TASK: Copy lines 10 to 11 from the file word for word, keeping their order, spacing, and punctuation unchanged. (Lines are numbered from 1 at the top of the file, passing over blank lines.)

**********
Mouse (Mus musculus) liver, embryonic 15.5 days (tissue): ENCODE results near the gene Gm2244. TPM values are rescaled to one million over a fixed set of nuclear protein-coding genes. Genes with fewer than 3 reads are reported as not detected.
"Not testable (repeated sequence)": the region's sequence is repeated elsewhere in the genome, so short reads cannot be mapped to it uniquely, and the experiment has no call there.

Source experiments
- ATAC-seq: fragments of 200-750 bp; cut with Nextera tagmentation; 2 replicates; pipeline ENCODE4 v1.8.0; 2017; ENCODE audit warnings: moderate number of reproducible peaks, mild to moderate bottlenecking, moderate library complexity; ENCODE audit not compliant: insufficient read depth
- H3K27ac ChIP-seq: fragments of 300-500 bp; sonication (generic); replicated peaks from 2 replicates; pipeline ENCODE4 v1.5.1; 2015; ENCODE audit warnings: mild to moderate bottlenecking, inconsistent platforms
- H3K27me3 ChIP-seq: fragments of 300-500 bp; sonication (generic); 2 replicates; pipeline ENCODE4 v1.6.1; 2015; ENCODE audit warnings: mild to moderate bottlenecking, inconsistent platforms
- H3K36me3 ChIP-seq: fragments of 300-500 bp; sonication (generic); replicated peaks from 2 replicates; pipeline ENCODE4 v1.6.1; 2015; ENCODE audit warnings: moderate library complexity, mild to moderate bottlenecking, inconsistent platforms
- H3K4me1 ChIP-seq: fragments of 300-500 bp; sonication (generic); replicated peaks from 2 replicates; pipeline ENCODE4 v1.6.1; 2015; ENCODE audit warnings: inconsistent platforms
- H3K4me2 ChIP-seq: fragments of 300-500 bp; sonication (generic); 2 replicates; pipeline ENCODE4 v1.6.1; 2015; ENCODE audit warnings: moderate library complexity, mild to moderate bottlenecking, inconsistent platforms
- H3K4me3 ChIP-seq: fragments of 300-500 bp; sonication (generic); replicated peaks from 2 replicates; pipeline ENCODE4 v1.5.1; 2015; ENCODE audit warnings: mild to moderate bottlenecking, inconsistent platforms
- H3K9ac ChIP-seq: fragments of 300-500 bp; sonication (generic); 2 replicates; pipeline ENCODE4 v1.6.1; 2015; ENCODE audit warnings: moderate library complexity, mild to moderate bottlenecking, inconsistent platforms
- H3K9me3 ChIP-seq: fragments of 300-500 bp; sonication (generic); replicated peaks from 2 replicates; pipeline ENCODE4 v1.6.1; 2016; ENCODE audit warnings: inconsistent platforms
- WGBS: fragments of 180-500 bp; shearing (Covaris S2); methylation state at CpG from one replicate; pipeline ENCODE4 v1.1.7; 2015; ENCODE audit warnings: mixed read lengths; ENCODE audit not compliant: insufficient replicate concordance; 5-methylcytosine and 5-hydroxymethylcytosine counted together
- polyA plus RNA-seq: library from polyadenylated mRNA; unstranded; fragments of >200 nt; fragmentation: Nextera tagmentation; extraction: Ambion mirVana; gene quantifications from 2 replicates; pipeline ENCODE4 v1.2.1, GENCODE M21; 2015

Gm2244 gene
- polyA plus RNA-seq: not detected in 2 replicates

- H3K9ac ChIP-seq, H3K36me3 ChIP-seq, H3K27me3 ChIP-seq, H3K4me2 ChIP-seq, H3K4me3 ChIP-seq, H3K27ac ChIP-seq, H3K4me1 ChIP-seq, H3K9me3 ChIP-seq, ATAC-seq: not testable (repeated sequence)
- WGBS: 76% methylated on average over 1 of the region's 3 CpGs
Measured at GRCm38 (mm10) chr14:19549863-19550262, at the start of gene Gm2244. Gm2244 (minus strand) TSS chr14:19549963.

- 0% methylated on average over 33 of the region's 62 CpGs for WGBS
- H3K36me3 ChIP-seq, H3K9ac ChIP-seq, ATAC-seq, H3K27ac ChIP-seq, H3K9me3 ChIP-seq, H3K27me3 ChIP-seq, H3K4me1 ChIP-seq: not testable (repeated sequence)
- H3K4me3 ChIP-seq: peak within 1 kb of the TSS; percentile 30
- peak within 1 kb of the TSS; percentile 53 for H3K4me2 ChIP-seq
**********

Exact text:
- H3K4me3 ChIP-seq: fragments of 300-500 bp; sonication (generic); replicated peaks from 2 replicates; pipeline ENCODE4 v1.5.1; 2015; ENCODE audit warnings: mild to moderate bottlenecking, inconsistent platforms
- H3K9ac ChIP-seq: fragments of 300-500 bp; sonication (generic); 2 replicates; pipeline ENCODE4 v1.6.1; 2015; ENCODE audit warnings: moderate library complexity, mild to moderate bottlenecking, inconsistent platforms